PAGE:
This is an update of a post that originally appeared on April 2, 2014.
Sometimes applications don’t get along, especially when one application is designed to create new content at a low level and the other is designed to prevent low level access to a system. Such is the case with compilers and antivirus applications in some cases. I haven’t been able to reproduce this behavior myself, but enough readers have told me about it that I feel I really do need to address it in a post. There are situations where you’re working with source code from one of my books, compile it, and then have your antivirus application complain that the code is infected with something (even though you know it isn’t). Sometimes the antivirus program will go so far as to simply delete the application you just compiled (or place it in a virus vault).
The solution to the problem can take a number of forms. If your antivirus application provides some means of creating exceptions for specific applications, the easiest way to overcome the problem is to create such an exception. You’ll need to read the documentation for your antivirus application to determine whether such a feature exists. In most cases today, antivirus applications also provide settings that accommodate specific applications and you’ll want to check with the antivirus vendor and/or community support to see if this need has been met.
In some cases, the compiler or its associated Integrated Development Environment (IDE) simply don’t follow all the rules required to work safely in protected directories, such as the
C:\Program Files directory on a Windows system. As far as I know, all of the development environments currently used in my books do follow the rules, so you shouldn’t have a problem in this area, but please let me know if you do. Often, the workaround for this problem is to install the application in a directory that the user owns and just avoid the security issue.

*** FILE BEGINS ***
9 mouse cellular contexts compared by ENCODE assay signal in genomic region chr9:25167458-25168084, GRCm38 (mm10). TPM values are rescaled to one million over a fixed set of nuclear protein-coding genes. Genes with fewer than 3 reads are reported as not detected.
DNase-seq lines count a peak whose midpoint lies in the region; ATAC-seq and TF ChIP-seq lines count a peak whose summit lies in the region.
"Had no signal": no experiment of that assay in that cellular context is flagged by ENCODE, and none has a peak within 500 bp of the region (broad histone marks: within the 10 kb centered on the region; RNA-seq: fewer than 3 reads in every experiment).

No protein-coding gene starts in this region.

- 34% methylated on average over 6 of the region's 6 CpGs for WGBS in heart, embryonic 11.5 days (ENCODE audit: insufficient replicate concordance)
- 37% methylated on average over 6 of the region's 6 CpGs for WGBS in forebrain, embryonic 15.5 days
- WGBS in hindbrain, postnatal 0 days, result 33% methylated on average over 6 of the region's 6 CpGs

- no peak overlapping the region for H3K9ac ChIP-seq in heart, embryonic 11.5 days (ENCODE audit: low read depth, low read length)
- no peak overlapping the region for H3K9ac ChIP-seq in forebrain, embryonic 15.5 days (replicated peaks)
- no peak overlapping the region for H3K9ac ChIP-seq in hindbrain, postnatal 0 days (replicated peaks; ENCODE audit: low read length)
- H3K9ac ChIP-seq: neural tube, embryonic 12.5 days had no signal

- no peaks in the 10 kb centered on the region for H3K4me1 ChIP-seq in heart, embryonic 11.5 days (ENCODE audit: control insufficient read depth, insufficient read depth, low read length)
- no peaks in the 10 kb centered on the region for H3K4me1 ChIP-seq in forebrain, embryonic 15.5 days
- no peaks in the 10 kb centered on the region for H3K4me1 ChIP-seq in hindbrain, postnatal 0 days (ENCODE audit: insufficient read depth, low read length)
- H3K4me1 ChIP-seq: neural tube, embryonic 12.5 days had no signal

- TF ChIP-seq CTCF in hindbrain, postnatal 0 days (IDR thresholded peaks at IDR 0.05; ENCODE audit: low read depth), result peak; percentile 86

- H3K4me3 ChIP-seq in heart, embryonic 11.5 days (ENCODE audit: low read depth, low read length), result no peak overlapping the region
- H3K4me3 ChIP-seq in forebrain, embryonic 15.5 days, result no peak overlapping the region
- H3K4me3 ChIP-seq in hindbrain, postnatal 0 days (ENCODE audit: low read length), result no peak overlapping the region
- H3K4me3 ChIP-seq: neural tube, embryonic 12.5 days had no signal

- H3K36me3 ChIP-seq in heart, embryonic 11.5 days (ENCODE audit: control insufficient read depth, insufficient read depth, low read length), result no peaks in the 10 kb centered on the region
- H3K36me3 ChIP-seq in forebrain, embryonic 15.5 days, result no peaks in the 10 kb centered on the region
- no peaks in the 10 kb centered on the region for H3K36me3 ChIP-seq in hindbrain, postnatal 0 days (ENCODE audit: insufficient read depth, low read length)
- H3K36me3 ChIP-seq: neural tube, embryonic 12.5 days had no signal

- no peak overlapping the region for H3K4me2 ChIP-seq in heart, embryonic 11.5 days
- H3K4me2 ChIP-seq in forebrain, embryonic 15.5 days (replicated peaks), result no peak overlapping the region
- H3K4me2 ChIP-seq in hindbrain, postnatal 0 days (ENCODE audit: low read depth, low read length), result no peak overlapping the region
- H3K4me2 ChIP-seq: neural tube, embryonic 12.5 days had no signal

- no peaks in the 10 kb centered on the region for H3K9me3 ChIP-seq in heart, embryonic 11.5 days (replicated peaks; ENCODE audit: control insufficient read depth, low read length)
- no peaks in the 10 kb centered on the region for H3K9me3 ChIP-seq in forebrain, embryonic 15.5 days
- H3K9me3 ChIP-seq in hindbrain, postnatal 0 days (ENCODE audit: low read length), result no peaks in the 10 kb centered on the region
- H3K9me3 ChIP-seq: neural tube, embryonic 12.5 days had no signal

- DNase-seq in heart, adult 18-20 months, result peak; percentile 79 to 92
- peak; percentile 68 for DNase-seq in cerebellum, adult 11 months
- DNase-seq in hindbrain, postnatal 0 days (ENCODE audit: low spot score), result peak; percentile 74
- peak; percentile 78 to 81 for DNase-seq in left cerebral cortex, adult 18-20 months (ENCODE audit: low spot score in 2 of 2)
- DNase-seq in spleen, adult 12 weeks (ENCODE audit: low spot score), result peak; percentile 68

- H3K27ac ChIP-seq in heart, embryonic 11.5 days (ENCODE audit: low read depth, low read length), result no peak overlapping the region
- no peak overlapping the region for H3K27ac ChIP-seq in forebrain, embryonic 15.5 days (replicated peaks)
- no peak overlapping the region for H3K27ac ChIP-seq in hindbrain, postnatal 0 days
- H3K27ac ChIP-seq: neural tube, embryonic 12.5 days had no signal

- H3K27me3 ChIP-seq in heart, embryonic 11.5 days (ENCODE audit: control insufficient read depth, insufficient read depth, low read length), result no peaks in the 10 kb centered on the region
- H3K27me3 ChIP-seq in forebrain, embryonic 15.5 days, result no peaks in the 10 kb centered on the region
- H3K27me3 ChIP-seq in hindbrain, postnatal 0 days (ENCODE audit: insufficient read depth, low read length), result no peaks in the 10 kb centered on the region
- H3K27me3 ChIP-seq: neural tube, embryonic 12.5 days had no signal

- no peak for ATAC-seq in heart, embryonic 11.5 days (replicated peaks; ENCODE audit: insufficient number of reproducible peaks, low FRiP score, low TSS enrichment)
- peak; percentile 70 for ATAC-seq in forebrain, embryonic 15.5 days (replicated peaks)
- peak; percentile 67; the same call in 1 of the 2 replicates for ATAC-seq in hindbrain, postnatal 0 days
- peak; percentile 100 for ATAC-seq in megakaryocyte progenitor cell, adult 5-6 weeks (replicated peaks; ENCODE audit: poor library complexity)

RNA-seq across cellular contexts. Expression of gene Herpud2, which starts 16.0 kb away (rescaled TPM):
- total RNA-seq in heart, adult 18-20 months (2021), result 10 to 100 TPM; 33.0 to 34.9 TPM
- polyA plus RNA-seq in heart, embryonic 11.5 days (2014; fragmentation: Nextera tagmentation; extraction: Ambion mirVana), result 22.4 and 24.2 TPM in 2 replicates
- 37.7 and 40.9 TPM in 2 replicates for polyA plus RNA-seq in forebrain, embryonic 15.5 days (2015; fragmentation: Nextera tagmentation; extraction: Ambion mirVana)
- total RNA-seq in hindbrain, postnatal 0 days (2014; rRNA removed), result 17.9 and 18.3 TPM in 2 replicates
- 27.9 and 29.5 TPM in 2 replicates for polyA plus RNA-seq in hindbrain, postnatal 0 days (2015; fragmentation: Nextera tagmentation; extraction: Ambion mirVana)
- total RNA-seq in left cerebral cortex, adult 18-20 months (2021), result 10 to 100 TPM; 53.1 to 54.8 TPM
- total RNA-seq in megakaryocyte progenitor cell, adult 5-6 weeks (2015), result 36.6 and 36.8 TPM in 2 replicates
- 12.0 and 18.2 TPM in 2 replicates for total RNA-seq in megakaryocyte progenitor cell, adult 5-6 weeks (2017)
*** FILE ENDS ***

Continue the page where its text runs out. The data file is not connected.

Not including the application in the Windows path can cause problems and I cover this issue in the Adding a Location to the Windows Path post. In addition, there are problems with installing the source code in a path containing spaces or lacks proper access. I discuss these issues in the Source Code Placement post.
Unfortunately, creating exceptions and installing the application in a friendly directory only go so far in fixing the problem. A few antivirus applications are so intent on protecting you from yourself that nothing you do will prevent the behavior. When this happens, you still have a few options. The easiest solution is to turn the antivirus program off just long enough to compile and test the application. Of course, this is also the most dangerous solution because it could leave your system open to attack.
A safer, albeit less palatable solution, is to try a different IDE and compiler. Antivirus programs seem a little picky about which applications they view as a threat. Code::Blocks may cause the antivirus program to react, but Eclipse or Visual Studio might not. Unfortunately, using this solution means that steps in the book may not work precisely as written. In addition, unless the compilers are compatible, the book’s source code may not compile at all without changes. Because I can’t cover every contingency, I also can’t support using a compiler other than the one specifically called out in a book.
Getting a different antivirus application is also a good idea. Antivirus applications and IDEs have come a long way since I originally created this post, but some antivirus applications really don’t work well and create more headaches than they’re worth. The choice is up to you, of course, but with the wealth of antivirus programs available on the market today, there isn’t a good reason to avoid getting something new when the situation warrants.
My goal is to ensure you can use the examples in my books without jumping through a lot of hoops. When you encounter problems that are beyond my control, such as an ornery antivirus application, I’ll still try to offer some suggestions, but I can’t take time to fix your system. In this case, the solution truly is out of my control but you can try the techniques offered in this post. Let me know if you find other solutions to the problem at [email protected].